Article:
We tend to think of Paris as divided by the Seine, which runs across the city, with those areas more or less above the river on the Right Bank, and those below on the Left. But we might also think of the city as divided the other way, by a line going from top to bottom, with the more well-heeled neighborhoods to the left of that line, the less fashionable to the right. And as much as population, this explains a good deal about the location of the cinemas of Paris. While there were major, first-run cinemas all over the city, most of them were in those ritzy neighborhoods in the western half, which was precisely the case with most of those cinemas in the second arrondissement. Seven new films opened in Paris during that week of 29 January, all of them in major cinemas in the upscale second, sixth, eighth, and ninth arrondissements. Most of those cinemas showed only one film rather than two. But if we were to take a look at the cinemas in the decidedly working class twentieth arrondissement, Menilmontant, on the eastern edge of the city, all thirteen of the cinemas there showed double-bills, mostly of subsequent-run films.

The exhibition business in Paris can be a little difficult to decipher. From the names of cinemas alone, there were certainly those sites that were individual, independent locations. But there also seem to have been chains, for instance the Palace cinemas, as in the Cluny-Palace, the Crystal-Palace, and the Cyrano-Palace. Other cinemas apparently were parts of vertically integrated companies, along the lines of the Hollywood model, with the two Gaumont cinemas in Paris, as well as the Royal-Pathé, the Marivaux-Pathé, and the Pathé-Orléans, having links to larger organizations that produced and distributed films in addition to exhibiting them. There was also at least once cinema in Paris, the Paramount, that was directly affiliated with an American film company.

Of those seven new films opening in Paris that week, two were from Hollywood: La Brute Magnifique (The Magnificent Brute, with Victor McGlaglen) and Tarzan s’évade (Tarzan Escapes, with Johnny Weismuller and Maureen O’Sullivan). Another was British: Les Hommes ne sont pas des Dieux (Men are not Gods, with Miriam Hopkins and Rex Harrison). One film was Russian: Dubrovsky, based on the Pushkin novel. And three of the movies were French: La Maison d’en face, Prends la route, and the great Jean Gabin vehicle, Pépé le Moko.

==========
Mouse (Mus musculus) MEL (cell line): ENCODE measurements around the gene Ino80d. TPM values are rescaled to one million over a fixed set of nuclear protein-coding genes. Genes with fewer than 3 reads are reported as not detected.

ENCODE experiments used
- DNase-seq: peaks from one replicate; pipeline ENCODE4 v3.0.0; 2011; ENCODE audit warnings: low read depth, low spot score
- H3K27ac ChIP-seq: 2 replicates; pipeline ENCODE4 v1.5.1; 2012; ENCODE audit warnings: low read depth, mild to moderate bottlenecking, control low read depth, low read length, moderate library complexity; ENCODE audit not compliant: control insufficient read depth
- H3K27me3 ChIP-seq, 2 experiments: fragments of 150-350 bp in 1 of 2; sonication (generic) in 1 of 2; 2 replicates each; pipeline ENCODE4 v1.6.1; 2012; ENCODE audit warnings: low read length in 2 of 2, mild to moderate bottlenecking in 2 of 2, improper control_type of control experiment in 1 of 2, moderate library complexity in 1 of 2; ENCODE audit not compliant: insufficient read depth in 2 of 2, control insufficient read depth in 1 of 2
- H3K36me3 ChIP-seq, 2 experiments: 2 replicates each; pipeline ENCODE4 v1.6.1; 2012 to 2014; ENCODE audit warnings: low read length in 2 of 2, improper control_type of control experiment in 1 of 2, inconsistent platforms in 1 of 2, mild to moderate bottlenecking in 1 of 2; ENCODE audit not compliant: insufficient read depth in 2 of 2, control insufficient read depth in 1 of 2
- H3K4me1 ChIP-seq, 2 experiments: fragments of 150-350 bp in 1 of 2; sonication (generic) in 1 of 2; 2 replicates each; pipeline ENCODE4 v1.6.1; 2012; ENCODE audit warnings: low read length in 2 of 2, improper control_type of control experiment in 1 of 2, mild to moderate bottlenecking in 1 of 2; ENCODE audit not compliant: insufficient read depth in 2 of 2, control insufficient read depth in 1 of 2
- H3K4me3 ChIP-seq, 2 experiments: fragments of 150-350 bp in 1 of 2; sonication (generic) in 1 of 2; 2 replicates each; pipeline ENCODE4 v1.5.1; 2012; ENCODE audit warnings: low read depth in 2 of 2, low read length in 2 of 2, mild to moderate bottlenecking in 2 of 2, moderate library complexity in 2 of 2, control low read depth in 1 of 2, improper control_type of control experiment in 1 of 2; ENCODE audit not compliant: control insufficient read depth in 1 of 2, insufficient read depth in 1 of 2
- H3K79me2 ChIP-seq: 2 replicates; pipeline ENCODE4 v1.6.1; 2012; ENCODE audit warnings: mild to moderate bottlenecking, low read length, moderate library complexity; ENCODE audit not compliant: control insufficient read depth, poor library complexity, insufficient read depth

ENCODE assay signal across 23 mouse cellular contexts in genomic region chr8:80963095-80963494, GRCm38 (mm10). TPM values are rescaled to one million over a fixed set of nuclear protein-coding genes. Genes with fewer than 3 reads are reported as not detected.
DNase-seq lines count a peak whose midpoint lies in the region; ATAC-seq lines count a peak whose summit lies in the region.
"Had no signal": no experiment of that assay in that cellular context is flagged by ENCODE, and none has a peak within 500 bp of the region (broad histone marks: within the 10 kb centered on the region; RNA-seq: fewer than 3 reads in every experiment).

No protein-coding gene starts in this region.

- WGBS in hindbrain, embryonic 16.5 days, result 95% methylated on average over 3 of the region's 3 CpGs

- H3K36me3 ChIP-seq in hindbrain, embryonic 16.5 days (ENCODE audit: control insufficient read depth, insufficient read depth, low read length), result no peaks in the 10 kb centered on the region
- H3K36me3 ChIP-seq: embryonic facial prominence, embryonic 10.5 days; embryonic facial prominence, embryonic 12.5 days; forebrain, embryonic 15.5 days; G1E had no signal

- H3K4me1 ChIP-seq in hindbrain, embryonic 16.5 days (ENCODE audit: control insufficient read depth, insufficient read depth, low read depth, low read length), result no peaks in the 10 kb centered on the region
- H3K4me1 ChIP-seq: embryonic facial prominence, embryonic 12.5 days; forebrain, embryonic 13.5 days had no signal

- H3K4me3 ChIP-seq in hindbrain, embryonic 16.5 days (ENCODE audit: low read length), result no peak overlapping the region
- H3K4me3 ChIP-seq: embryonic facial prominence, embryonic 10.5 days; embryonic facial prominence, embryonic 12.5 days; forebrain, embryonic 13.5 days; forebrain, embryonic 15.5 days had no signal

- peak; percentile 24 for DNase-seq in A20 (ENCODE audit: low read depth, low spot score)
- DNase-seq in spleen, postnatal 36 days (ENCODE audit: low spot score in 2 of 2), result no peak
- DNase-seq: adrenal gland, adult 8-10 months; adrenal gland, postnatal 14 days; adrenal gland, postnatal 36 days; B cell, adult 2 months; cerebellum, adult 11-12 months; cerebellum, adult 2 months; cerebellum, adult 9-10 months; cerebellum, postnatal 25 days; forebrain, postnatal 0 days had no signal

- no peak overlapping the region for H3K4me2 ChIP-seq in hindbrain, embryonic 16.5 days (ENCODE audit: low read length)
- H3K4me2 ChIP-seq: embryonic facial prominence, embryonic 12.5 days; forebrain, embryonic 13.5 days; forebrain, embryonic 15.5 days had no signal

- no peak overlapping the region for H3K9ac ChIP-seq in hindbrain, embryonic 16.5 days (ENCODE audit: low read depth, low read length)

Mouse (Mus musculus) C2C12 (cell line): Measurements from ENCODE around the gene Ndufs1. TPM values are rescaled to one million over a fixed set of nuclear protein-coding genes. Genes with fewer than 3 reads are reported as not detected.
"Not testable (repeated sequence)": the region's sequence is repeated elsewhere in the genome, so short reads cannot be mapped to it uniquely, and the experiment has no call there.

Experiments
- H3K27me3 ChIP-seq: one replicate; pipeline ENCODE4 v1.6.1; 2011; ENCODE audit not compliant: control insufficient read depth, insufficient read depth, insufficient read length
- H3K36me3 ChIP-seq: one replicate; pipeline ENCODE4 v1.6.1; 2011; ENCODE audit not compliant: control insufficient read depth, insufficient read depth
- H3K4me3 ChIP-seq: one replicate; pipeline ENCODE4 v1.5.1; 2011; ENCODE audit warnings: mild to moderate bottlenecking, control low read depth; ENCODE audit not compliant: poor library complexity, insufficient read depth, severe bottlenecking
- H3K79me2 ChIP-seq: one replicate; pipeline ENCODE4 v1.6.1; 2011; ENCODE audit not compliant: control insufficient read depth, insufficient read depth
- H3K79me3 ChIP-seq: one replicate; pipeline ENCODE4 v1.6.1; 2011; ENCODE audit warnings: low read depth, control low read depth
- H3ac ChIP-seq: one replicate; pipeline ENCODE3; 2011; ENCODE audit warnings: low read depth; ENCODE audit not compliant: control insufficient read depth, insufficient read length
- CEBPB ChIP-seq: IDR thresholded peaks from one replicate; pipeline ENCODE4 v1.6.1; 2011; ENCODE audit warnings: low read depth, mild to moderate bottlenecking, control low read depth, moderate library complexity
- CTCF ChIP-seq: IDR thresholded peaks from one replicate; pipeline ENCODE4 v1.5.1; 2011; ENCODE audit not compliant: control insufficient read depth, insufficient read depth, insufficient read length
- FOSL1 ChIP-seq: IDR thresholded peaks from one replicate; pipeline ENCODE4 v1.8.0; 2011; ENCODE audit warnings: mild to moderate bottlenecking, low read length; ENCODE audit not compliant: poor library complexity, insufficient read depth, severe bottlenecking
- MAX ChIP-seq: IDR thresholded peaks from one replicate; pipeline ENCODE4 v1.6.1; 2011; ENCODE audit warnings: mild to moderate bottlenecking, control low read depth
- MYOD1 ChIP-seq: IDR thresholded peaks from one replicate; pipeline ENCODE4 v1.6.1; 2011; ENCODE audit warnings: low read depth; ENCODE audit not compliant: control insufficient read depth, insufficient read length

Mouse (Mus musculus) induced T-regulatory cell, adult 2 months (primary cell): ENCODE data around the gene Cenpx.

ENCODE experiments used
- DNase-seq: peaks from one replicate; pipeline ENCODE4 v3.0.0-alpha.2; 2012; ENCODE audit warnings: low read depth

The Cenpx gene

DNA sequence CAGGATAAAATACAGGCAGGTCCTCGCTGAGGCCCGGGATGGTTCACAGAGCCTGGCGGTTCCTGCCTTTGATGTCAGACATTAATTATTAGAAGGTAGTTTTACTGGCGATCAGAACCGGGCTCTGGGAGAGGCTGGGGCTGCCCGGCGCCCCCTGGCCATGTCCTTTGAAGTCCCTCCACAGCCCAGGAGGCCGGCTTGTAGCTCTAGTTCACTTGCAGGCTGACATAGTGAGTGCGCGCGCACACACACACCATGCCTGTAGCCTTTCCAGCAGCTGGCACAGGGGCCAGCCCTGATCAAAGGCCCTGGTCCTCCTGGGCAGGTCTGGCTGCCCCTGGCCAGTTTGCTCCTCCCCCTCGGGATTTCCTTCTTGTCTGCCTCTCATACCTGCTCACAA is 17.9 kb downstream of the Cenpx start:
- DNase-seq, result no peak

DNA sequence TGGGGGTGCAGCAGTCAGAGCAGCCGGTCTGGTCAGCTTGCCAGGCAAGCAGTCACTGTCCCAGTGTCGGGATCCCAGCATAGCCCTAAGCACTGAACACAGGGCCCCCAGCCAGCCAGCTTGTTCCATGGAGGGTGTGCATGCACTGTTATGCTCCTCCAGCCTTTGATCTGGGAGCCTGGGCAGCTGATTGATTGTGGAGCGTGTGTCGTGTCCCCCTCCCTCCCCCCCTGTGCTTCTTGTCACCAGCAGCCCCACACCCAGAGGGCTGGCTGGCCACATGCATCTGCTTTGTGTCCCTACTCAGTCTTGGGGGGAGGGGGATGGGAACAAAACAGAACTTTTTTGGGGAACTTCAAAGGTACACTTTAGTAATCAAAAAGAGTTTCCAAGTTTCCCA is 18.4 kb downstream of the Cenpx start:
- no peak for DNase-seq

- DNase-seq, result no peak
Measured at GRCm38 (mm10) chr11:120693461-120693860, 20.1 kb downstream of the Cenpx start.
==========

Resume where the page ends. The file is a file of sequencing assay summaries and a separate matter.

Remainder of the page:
The Paramount on 2 boulevard des Capucines in the 9th arrondissement, in its current incarnation as the Gaumont-Opéra cinema

The Paramount on 2 boulevard des Capucines in the 9th arrondissement, in its current incarnation as the Gaumont-Opéra cinema

American films played all over the city, but they tended to open at around two dozen cinemas that specialized in Hollywood movies, for instance the Helder on the boulevard des Italiens in the 9th arrondissement, where the Frank Capra film Mr. Deeds Goes to Town (L’extravagant M. Deeds) was in the midst of an extended run during that last week in January. The Studio de l’Étoile cinema in the 8th arrondissement could be counted on to show German films, while the Pantheon, the Comoedia, and Studio Parnasse (where Dubrovsky opened) all provided fans with Russian movies.

At least 90 films played in Paris that week, not counting the ciné-clubs (the subject of a future post) or the dozen or so cinemas that specialized in newsreels and other documentaries. Most of those movies were French, but of course they also came from Italy, Great Britain, Germany, and the USSR, and at least thirty, by far the largest number of foreign films, had been made at the Hollywood studios. When foreign films opened, they usually played in subtitled rather than dubbed prints. Of those thirty American films in Paris that week, at least twenty of them were shown that way; two of them, The General Died at Dawn (Le général est mort a l’aube) and The Ghost Goes West (Fântome à Vendre) showed in both subtitled and dubbed prints at different cinemas. Most of those films, though, played at just one cinema, although a popular reissue like A Tale of Two Cities (Le Marquis de Saint-Evremont) played all over town, in nine different cinemas in eight different arrondissements.

If city-wide saturation is an indication, however, nothing seems to have appealed to Parisians at the time more than a Jean Gabin film. As I mentioned, Pépé le Moko opened that week at the Marivaux-Pathé in the second arrondissement. Les Bas Fonds, from 1936 and one of the films Gabin made with Jean Renoir, was still in its months-long first-run at the Max Linder cinema in the ninth arrondissement. Also from 1936, La belle équipe had recently left its exclusive run and now was all over Paris, in eighteen different cinemas, more than any film in the city, as well as another one in the nearby Neuilly suburb.

Jean Gabin in the suburbs--La belle équipe at Le Chezy cinema in Neuilly

Jean Gabin in the suburbs–La belle équipe at Le Chezy cinema in Neuilly

This interest in Gabin makes sense to us today, of course, because we understand the full history of the star’s powerful connection to Paris. But playing almost as widely as La belle équipe was another French film unknown to us now, Au service du tzar, from 1936, which showed in sixteen cinemas across the city. Neither the director, Pierre Billon, nor any of the stars, except perhaps to some small degree Junie Astor, have much caché today. So even more than any individual film or star, we can see just how fully the cinema in general dominated the cinematic geography of Paris during this period leading up to the war.